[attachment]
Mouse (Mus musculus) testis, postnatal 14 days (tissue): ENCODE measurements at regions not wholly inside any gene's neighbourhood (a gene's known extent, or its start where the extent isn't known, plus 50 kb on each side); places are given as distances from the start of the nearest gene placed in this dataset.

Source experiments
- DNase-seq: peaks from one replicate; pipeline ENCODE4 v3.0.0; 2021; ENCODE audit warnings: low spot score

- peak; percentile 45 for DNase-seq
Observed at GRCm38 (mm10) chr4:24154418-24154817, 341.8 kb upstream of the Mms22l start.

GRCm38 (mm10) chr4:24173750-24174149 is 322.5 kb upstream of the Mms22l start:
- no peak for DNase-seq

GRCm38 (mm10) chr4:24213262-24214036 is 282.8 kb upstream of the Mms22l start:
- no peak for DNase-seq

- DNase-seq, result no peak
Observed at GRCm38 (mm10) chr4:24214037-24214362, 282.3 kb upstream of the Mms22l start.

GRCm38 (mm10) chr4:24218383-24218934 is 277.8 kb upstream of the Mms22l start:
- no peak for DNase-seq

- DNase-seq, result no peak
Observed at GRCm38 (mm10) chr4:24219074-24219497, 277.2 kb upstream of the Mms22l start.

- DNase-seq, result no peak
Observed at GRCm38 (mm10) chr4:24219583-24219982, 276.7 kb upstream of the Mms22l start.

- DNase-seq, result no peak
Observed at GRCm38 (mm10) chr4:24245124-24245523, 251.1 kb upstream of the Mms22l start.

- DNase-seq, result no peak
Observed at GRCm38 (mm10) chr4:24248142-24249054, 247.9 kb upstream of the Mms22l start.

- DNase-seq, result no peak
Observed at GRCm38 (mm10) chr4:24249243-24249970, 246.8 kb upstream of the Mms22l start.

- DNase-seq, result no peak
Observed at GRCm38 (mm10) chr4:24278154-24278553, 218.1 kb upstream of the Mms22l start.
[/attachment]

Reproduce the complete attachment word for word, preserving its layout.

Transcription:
Mouse (Mus musculus) testis, postnatal 14 days (tissue): ENCODE measurements at regions not wholly inside any gene's neighbourhood (a gene's known extent, or its start where the extent isn't known, plus 50 kb on each side); places are given as distances from the start of the nearest gene placed in this dataset.

Source experiments
- DNase-seq: peaks from one replicate; pipeline ENCODE4 v3.0.0; 2021; ENCODE audit warnings: low spot score

- peak; percentile 45 for DNase-seq
Observed at GRCm38 (mm10) chr4:24154418-24154817, 341.8 kb upstream of the Mms22l start.

GRCm38 (mm10) chr4:24173750-24174149 is 322.5 kb upstream of the Mms22l start:
- no peak for DNase-seq

GRCm38 (mm10) chr4:24213262-24214036 is 282.8 kb upstream of the Mms22l start:
- no peak for DNase-seq

- DNase-seq, result no peak
Observed at GRCm38 (mm10) chr4:24214037-24214362, 282.3 kb upstream of the Mms22l start.

GRCm38 (mm10) chr4:24218383-24218934 is 277.8 kb upstream of the Mms22l start:
- no peak for DNase-seq

- DNase-seq, result no peak
Observed at GRCm38 (mm10) chr4:24219074-24219497, 277.2 kb upstream of the Mms22l start.

- DNase-seq, result no peak
Observed at GRCm38 (mm10) chr4:24219583-24219982, 276.7 kb upstream of the Mms22l start.

- DNase-seq, result no peak
Observed at GRCm38 (mm10) chr4:24245124-24245523, 251.1 kb upstream of the Mms22l start.

- DNase-seq, result no peak
Observed at GRCm38 (mm10) chr4:24248142-24249054, 247.9 kb upstream of the Mms22l start.

- DNase-seq, result no peak
Observed at GRCm38 (mm10) chr4:24249243-24249970, 246.8 kb upstream of the Mms22l start.

- DNase-seq, result no peak
Observed at GRCm38 (mm10) chr4:24278154-24278553, 218.1 kb upstream of the Mms22l start.